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School aid for Syrian children who know war planes but not shops

School aid for Syrian children who know war planes but not shops

In Syria, there are youngsters attending school who have lived their whole lives in a war zone and are fearful of being attacked.

According to the director of a Syrian education initiative, there were youngsters who did not know what a shopping mall was, but who was able to recognize every war jet.

International Development Secretary Dominic Raab said that the assistance will benefit some of the “world’s most needy youngsters.”

Assistance organizations, on the other hand, have already called on the government to restore its cutbacks to the total aid budget – with a group of notable Conservative MPs attempting to overturn the reduction from 0.7 percent to 0.5 percent of GDP.

During Syria’s decade-long war, the Syrian Education Programme, which is funded by the United Kingdom and operates in opposition-held north-western Syria, has assisted in keeping children in school, paying instructors, and addressing the psychological difficulties of youngsters.

‘Window to the world’

 

“The other day, I was talking with a group of teachers about a reading exercise for children, and we came across the term shopping mall,’ and the kids had no idea what it meant,” said a Syrian project leader who works with students who have grown up with conflict as a continuous backdrop.

However, he said that the same youngsters could recognize any sort of military jet by the sound it produced – in a country where violence and the displacement of people had been a part of their childhood experience, according to him.

As the Syrian project head, who requested anonymity for security concerns, told the Dailion, “That isn’t how children should be nurtured.”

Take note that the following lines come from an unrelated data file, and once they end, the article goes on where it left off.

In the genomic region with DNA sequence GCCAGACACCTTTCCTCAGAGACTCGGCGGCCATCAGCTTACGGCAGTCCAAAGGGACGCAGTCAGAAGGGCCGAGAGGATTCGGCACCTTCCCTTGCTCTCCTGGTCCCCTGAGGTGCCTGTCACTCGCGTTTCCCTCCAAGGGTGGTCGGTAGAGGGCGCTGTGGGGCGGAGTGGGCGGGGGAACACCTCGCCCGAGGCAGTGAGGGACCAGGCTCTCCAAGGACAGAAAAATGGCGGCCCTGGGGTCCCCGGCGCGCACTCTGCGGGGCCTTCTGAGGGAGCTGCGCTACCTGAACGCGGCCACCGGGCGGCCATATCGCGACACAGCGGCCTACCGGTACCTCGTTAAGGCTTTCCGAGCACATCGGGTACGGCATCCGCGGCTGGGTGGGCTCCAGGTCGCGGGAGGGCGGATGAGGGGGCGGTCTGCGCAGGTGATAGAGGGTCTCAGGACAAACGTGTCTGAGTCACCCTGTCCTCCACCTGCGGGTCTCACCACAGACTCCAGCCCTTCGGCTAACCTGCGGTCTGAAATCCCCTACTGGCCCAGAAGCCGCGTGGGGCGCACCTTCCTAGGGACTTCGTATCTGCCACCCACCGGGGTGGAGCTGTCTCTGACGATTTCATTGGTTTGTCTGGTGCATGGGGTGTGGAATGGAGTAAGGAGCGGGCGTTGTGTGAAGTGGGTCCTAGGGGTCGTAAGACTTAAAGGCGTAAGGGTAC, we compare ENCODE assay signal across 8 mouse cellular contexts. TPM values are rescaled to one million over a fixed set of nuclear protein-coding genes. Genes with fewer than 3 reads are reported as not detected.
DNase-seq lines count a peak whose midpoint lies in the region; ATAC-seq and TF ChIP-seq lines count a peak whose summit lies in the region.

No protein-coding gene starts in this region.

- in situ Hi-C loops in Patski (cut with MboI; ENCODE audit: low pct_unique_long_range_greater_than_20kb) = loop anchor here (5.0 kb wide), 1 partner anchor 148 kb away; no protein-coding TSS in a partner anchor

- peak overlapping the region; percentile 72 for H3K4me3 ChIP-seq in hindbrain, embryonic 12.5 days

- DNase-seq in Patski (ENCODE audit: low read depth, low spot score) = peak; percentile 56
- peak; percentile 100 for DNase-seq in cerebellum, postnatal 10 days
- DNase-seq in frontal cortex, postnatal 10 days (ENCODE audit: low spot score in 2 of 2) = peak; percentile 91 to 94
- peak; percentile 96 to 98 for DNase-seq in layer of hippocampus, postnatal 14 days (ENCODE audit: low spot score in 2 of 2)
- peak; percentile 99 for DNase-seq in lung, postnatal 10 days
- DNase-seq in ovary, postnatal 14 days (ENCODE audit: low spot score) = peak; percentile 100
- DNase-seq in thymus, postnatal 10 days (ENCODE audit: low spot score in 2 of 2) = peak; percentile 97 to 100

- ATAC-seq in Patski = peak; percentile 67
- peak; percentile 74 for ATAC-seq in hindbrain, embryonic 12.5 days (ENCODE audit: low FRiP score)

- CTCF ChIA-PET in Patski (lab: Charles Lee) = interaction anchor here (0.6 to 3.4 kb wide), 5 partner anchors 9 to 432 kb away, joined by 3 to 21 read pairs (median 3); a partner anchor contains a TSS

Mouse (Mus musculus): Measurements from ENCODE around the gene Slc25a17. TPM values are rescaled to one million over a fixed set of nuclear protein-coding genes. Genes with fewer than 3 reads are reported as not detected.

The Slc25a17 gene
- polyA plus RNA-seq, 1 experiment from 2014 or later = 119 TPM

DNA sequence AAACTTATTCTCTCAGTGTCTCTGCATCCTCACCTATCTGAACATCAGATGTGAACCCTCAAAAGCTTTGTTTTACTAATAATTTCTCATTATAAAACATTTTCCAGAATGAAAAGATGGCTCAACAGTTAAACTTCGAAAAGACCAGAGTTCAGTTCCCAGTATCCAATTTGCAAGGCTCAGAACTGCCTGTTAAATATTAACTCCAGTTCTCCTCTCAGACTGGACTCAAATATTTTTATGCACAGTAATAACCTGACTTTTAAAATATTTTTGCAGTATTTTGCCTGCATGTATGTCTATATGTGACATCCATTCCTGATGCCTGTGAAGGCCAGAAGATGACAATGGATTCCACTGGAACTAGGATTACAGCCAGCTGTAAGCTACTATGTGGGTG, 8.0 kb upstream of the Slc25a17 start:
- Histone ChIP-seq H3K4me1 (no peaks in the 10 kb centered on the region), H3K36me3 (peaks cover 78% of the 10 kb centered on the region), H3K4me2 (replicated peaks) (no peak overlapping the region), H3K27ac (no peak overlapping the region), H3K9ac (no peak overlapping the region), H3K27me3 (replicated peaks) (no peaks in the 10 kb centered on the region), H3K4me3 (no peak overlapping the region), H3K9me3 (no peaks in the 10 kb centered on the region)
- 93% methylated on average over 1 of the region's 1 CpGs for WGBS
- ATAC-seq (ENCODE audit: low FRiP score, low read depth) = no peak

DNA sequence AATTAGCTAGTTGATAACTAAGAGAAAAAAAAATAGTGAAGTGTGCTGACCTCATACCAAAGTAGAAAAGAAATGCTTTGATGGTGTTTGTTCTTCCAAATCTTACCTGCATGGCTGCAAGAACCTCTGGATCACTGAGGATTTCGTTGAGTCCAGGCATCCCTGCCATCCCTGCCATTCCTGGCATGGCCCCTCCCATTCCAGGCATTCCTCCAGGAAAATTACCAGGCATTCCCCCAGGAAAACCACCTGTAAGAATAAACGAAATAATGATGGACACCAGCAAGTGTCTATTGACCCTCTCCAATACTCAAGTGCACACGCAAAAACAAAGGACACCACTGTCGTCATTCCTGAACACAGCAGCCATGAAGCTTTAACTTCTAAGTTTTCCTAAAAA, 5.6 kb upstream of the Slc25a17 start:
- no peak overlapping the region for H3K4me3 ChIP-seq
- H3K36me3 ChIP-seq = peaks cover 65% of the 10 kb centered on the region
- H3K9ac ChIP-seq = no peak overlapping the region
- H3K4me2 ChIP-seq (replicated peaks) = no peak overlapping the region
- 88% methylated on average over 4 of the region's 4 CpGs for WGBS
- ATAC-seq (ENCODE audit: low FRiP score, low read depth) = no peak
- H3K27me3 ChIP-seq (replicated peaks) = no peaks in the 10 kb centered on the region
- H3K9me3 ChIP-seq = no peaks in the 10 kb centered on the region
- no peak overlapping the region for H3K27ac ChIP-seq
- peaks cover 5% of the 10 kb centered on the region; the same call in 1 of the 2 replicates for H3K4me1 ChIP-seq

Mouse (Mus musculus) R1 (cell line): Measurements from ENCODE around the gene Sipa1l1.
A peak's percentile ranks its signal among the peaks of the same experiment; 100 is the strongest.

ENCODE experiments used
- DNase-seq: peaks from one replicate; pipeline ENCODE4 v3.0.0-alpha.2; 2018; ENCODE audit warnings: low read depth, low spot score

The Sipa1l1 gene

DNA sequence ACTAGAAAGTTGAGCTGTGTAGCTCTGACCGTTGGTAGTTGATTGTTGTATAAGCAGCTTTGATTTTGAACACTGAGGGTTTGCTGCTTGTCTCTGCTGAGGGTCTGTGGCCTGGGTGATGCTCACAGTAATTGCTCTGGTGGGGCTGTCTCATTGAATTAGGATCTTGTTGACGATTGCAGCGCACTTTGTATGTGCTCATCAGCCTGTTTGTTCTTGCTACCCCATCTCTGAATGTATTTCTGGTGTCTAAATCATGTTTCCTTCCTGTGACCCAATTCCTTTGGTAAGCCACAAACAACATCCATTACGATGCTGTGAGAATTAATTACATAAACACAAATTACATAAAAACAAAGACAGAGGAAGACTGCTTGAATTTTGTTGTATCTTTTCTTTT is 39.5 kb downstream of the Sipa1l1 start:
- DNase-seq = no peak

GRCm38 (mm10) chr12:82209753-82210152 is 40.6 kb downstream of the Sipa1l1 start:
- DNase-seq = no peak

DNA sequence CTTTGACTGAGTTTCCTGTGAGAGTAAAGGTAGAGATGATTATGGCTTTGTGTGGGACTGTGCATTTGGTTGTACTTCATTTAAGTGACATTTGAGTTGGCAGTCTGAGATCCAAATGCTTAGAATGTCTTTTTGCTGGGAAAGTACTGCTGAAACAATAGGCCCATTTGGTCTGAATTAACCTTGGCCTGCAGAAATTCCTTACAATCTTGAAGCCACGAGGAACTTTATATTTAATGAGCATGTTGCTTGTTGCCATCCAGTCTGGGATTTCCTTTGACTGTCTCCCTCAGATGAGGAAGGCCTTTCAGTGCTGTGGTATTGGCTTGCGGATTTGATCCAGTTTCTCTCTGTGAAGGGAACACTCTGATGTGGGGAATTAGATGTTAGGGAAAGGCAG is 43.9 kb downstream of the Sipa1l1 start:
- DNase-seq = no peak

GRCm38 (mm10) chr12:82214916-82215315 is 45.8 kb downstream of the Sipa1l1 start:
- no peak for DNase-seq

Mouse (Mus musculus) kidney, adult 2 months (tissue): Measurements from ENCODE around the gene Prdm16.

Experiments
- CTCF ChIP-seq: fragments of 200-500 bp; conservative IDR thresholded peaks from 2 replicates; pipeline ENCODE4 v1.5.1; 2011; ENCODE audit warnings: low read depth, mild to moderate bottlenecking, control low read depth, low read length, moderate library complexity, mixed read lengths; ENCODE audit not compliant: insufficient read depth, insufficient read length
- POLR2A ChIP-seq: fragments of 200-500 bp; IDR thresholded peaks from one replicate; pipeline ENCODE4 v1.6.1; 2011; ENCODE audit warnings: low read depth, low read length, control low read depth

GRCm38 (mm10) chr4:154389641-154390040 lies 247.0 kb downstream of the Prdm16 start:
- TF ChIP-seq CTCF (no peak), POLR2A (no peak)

“They have a right to know what is going on outside.” They have suffered much, but trust me when I say that the professors have high hopes for them. They believe that education is a portal to the rest of the world.”

Schoolchildren in this section of a militarily split nation continue to study and take exams despite the bombings and bombing strikes that have taken place, as well as the Covid epidemic that has spread.

This provides youngsters with “hope and skills, as well as safety, confidence, and self-esteem,” according to Helen Grant, the Prime Minister of the United Kingdom’s special envoy for female education.

‘Traumatised’

According to Mrs. Grant, “When they arrive at school, they’ve frequently been traumatized by the bombs,” and even if the “school” is merely a tent, it becomes a “lifeline” where children may establish friends and reclaim their self-confidence, she said.

Schools being open provides an opportunity for families to escape the “cycles of poverty,” according to Mrs. Grant, who cautioned that girls were especially susceptible to losing out on education in such crisis zones.

In the words of the special envoy and member of Parliament, “schools are very much bringing hope and a feeling of optimism and a future, and that is really, sadly needed.”

Because many instructors in this region of Syria are underpaid, the project’s director described continuing to volunteer to attend school for these educators as “an act of resistance, an act of faith.”

He, on the other hand, supported the assistance funds that would pay teachers since, otherwise, they would be forced to shut schools and find other employment.

Girls at risk

The £15.8 million in funding announced by the United Kingdom government will be used to research effective methods of sustaining education in areas affected by major, long-lasting disruptions, such as wars, political violence, refugees being pushed across borders, and natural disasters, among other things.

In addition to Syria, this will benefit education in northern Nigeria, Jordan, Myanmar, South Sudan, and Lebanon, among other countries.

The UN Children’s Fund (UNICEF) has said that children living in war and prolonged, long-term crisis contexts are “without a doubt” among the world’s most vulnerable people.

Moreover, girls are especially vulnerable, according to her, since they are more likely to drop out of school and be at risk for sexual abuse, early marriage, and human trafficking.

£400 million has been set aside for supporting girls’ education, and the United Kingdom will provide an additional £430 million in aid to the Global Partnership for Education, a global coordination organization that hopes to raise $5 billion (£3.5 billion) at a summit on education scheduled for later this month.

 

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